It’s a smart turn, too, to have Marge and Homer’s story veer away from what seemed headed for a tired and wacky series of satirical reality show-bashing adventures. Instead, the bulk of the episode becomes another in the couple’s series of “a searing portrait of a marriage in turmoil.” (As Homer blithely puts it, thinking the storm has blown over at the morning’s continental breakfast buffet.) The episode even jettisons the opening credits and the couch gag, presumably so that the Marge-Homer story can have some time to breathe. There isn’t even a B-story, as Bart and Lisa’s homebound adventures in being babysat (by Patty and Selma) are dispensed with in one phone call and a “digging a swimming pool” gag.

Which all means “Heartbreak Hotel” should work better than it does. Sadly, the relationship story turns into a stunt. Or rather a pair of stunts, as first Homer woos Marge into the cushy, expenses-paid hotel life with a sleepy but clever-enough, hotel-specific version of the title song, and then the episode turns into an extended riff on Who’s Afraid Of Virginia Woolf?, complete with black-and-white cinematography and a guest shot from George Segal, straight from the 1966 Mike Nichols adaptation of the Edward Albee domestic drama. The Woolf is the real culprit here. As skillfully as the interlude’s Homer and Marge ape Richard Burton and Elizabeth Taylor’s acidic repartee, the sequence completely derails what, until then, had been a rather promising character duet. With Marge boozily throwing herself at Segal’s forever-young and unimpressive Nick (he and wife Honey were also expelled from the reality competition), the gimmick takes over.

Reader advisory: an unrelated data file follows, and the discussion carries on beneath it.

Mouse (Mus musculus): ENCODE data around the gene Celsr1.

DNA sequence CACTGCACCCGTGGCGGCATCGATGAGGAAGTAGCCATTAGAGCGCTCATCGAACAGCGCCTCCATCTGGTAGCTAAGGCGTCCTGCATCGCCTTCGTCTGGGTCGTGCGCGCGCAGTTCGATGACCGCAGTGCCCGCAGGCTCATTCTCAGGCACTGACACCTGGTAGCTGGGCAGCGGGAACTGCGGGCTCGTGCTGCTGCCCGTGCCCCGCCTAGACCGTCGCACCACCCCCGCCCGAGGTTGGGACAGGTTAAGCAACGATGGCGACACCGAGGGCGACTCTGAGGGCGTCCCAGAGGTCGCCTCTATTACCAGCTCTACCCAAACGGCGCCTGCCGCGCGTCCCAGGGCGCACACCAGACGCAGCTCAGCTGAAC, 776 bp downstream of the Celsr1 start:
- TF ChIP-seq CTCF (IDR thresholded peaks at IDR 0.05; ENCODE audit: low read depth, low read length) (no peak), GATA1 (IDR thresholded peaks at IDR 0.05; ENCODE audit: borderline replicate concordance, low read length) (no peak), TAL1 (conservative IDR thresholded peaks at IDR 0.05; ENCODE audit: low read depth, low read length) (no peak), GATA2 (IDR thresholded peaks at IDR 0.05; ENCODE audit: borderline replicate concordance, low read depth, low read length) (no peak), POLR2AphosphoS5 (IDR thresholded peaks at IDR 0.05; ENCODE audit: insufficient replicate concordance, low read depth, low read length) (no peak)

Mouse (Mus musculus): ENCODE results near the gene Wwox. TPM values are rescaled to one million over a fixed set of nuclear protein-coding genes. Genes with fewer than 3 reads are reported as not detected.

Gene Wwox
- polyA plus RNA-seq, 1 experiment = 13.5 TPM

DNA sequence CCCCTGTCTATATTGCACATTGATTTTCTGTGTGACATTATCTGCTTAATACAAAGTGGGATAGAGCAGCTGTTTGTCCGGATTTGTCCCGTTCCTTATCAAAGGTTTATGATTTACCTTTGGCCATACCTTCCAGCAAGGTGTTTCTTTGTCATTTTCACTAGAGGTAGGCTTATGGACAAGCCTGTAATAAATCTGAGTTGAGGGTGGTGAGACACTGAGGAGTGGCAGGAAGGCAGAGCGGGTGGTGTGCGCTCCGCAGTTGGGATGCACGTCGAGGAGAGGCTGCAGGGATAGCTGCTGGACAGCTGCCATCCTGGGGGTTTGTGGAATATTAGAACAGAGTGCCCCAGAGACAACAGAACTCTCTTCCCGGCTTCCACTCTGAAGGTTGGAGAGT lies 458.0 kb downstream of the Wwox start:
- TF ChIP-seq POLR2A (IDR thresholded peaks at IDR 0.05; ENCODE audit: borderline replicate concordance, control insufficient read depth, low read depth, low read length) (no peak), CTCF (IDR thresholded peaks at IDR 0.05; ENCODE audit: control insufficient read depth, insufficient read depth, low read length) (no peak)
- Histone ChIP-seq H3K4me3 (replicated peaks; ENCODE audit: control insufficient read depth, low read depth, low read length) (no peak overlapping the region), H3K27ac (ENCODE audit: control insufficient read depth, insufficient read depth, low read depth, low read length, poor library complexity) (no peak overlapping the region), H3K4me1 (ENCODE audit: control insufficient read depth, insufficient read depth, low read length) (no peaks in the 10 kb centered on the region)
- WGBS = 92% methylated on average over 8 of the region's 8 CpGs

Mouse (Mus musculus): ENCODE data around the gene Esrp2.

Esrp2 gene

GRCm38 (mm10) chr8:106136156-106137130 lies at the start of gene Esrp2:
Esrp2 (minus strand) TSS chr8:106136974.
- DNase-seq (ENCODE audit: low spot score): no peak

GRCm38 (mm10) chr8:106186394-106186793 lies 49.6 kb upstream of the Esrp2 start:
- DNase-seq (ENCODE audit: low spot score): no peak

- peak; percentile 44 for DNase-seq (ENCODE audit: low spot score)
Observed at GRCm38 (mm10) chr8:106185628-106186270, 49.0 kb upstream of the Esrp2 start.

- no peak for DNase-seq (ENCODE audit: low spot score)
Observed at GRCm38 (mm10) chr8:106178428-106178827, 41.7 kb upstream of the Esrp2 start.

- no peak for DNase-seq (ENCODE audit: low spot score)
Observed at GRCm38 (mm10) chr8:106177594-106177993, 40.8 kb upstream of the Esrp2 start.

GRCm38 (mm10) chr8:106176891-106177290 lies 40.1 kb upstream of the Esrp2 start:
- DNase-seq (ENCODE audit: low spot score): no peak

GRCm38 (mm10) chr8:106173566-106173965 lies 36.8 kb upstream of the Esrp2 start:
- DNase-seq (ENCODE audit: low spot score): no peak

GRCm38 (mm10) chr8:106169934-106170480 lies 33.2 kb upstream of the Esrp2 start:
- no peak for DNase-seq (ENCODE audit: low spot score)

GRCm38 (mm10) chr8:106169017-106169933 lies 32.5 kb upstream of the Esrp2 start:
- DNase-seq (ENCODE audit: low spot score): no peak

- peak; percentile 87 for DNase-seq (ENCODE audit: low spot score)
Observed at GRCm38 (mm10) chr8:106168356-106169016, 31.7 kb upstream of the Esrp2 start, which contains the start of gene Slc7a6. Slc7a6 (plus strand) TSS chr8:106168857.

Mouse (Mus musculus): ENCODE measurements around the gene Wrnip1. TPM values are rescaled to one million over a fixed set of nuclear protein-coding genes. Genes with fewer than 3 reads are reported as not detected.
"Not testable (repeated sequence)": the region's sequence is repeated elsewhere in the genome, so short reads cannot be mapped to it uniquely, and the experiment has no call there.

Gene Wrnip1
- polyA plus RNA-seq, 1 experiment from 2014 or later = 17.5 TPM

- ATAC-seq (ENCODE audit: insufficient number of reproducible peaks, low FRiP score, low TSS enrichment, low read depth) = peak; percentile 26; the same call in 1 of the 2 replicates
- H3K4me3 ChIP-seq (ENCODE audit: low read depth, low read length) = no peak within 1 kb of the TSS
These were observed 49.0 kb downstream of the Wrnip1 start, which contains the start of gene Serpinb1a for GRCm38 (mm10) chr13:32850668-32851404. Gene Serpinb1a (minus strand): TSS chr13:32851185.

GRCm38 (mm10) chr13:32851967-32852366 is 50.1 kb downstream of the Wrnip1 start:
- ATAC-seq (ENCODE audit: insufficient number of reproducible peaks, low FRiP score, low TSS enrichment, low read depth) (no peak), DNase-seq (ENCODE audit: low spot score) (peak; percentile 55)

Photo: The Simpsons/TCFFC

So when Marge ditches Homer for Nick when losing contestants are given a second chance, her decision doesn’t carry any weight, as her motivation switches from justified resentment to “the plot told her to.” Upon costing her new team a million bucks thanks to a mistake of her own in the silly final challenge (#MangoTango), Marge’s contrition, too, comes too fast and too contrived to make much impact. Watching her remorse on VHS again and again back home, Homer lords it over Marge that she messed up for once, and that he totally understands her satisfaction in being in the right all the time. Marge’s sad “I never let myself enjoy it” drives home how “Heartbreak Hotel” squanders what looked to be an encouraging shot at finding The Simpsons’ nowadays-elusive heart-to-laughs balance.


It’s a shame, really, as the high concept “The Simpsons go on The Amazing Race” synopsis seemed to promise something a lot cruder. Instead, “Heartbreak Hotel” took a shot at something different (a good thing), and missed.

Stray observations

  • Maybe it’s the length. It’s not a secret that episodes of network TV are getting squeezed by ad times, leaving it even harder for Simpsons writers to tell a fully realized story in 20 minutes or less. Even chopping off the opening tonight didn’t allow credited writers Matt Selman and Renee Ridgeley to get it done. (The needless sports talk gag at the end didn’t help.)
  • The music to Lisa and Bart’s scheming is “Hotsy Totsy” by Heinz Kiessling, best known as cheerily ironic counterpoint to the Gang’s darker shenanigans on It’s Always Sunny In Philadelphia.
  • That was the very funny Rhys Darby as Aussie Amazing Place host Tad Tuckerbag.
  • The late Sandy Dennis nonetheless appeared too, silently reprising her role as Woolf’s downtrodden Honey in cartoon form.
  • Homer and marge watch the in-room adult offering The Anniversary Snuggle.
  • “Married kids? You’re in the show!”
  • Filling out the mountainous “amazing waivers” before going on the show, Homer signs off liability should he contract toxoplasmosis. “That’s what ate Handsome Don’s face!,” Marge exclaims excitedly.

Contributor, The A.V. Club. Danny Peary's Cult Movies books are mostly to blame.